Cyproterone acetate or spironolactone in lowering testosterone concentrations for transgender individuals receiving oestradiol therapy

Lachlan Angus, Shalem Leemaqz, Olivia Ooi, Pauline Cundill, Nicholas Silberstein, Peter Locke, Jeffrey D. Zajac, Ada S. Cheung

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15 Citations (Scopus)
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Background: Oestradiol with or without an anti-androgen (cyproterone acetate or spironolactone) is commonly prescribed in transfeminine individuals who have not had orchidectomy; however, there is no evidence to guide optimal treatment choice. Objective: We aimed to compare add-on cyproterone acetate versus spironolactone in lowering endogenous testosterone concentrations in transfeminine individuals. Design: Retrospective cross-sectional study. Methods: We analysed 114 transfeminine individuals who had been on oestradiol therapy for >6 months in two gender clinics in Melbourne, Australia. Total testosterone concentrations were compared between three groups; oestradiol alone (n = 21), oestradiol plus cyproterone acetate (n = 21) and oestradiol plus spironolactone (n = 38). Secondary outcomes included serum oestradiol concentration, oestradiol valerate dose, blood pressure, serum potassium, urea and creatinine. Results: Median age was 27.0 years (22.5–45.1) and median duration of hormone therapy was 1.5 years (0.9–2.6), which was not different between groups. On univariate analysis, the cyproterone group had significantly lower total testosterone concentrations (0.8 nmol/L (0.6–1.20)) compared with the spironolactone group (2.0 nmol/L (0.9–9.4), P = 0.037) and oestradiol alone group (10.5 nmol/L (4.9–17.2), P < 0.001), which remained significant (P = 0.005) after adjustments for oestradiol concentration, dose and age. Serum urea was higher in the spironolactone group compared with the cyproterone group. No differences were observed in total daily oestradiol dose, blood pressure, serum oestradiol, potassium or creatinine. Conclusions: The cyproterone group achieved serum total testosterone concentrations in the female reference range. As spironolactone may cause feminisation without inhibition.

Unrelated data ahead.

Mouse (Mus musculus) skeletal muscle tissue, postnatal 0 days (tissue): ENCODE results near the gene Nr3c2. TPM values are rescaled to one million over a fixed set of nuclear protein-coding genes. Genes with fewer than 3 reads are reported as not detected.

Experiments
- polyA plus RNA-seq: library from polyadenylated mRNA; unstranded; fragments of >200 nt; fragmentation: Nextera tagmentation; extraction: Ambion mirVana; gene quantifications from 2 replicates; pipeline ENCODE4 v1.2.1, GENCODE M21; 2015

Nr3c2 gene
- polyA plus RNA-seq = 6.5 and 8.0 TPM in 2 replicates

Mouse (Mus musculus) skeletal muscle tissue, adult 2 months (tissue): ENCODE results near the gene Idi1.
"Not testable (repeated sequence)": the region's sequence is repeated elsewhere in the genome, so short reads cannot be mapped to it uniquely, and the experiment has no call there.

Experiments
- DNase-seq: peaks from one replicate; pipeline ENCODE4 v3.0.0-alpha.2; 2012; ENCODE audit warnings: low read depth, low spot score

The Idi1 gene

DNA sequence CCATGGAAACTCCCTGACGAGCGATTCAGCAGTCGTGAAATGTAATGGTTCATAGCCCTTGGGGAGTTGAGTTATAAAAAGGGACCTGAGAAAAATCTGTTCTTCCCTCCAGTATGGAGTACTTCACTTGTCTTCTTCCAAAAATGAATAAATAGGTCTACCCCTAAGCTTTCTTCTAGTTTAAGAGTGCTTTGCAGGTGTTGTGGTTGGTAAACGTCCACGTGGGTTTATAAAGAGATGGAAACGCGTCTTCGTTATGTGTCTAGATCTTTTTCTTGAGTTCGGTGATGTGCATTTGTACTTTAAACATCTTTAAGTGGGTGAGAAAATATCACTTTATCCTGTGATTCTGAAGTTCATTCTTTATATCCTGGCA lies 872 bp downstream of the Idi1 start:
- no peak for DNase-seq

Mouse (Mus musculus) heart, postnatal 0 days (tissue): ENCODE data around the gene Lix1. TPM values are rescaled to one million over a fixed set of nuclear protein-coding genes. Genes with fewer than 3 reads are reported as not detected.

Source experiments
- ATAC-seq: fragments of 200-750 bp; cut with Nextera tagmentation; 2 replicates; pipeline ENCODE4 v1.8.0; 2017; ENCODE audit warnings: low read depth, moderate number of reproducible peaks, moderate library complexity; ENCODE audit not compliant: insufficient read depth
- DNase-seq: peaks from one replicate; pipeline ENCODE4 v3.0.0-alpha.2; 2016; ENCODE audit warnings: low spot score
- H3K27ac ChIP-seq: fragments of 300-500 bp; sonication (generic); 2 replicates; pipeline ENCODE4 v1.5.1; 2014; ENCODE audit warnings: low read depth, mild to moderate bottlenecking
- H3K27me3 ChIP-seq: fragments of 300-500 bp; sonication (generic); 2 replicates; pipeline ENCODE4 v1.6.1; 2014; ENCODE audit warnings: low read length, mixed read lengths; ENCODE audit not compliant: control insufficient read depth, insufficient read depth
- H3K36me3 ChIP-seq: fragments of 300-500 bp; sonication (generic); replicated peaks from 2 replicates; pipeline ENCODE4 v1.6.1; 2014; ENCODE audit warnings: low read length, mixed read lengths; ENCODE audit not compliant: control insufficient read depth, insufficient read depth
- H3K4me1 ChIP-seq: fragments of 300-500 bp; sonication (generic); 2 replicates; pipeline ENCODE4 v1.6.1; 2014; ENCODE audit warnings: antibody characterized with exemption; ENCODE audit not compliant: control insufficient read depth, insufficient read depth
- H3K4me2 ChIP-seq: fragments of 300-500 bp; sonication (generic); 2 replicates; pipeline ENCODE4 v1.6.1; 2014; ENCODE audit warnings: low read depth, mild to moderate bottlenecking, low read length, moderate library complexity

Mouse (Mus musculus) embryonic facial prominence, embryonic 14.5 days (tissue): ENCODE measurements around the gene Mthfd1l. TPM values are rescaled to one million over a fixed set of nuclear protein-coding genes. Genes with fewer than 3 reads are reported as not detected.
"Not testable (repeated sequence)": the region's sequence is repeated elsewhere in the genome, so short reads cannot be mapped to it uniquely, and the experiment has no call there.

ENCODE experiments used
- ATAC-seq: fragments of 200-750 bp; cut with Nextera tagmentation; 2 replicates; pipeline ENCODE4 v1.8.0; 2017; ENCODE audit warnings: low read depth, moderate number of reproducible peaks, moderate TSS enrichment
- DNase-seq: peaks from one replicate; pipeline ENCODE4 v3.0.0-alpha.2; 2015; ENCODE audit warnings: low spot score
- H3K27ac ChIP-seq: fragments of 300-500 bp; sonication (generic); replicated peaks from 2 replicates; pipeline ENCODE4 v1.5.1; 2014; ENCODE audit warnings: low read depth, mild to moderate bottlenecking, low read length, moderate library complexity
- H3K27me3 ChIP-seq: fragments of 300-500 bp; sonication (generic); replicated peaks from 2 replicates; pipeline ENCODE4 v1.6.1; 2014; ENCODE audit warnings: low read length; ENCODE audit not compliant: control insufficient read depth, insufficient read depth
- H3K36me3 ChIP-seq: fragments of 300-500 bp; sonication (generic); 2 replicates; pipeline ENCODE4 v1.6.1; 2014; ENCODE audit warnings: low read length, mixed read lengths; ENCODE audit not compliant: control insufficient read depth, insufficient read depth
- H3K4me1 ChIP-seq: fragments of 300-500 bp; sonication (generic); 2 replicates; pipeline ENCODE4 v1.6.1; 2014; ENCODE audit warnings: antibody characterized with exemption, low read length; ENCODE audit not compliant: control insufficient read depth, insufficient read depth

Original languageEnglish
Pages (from-to)935-940
Number of pages6
JournalEndocrine Connections
Issue number7
Publication statusPublished - Jul 2019
Externally publishedYes

Bibliographical note

This work is licensed under a Creative Commons Attribution-Non Commercial-No Derivatives 4.0 International License.


  • Androgens
  • Gender dysphoria
  • Gender identity
  • Transgender persons
  • Transsexualism


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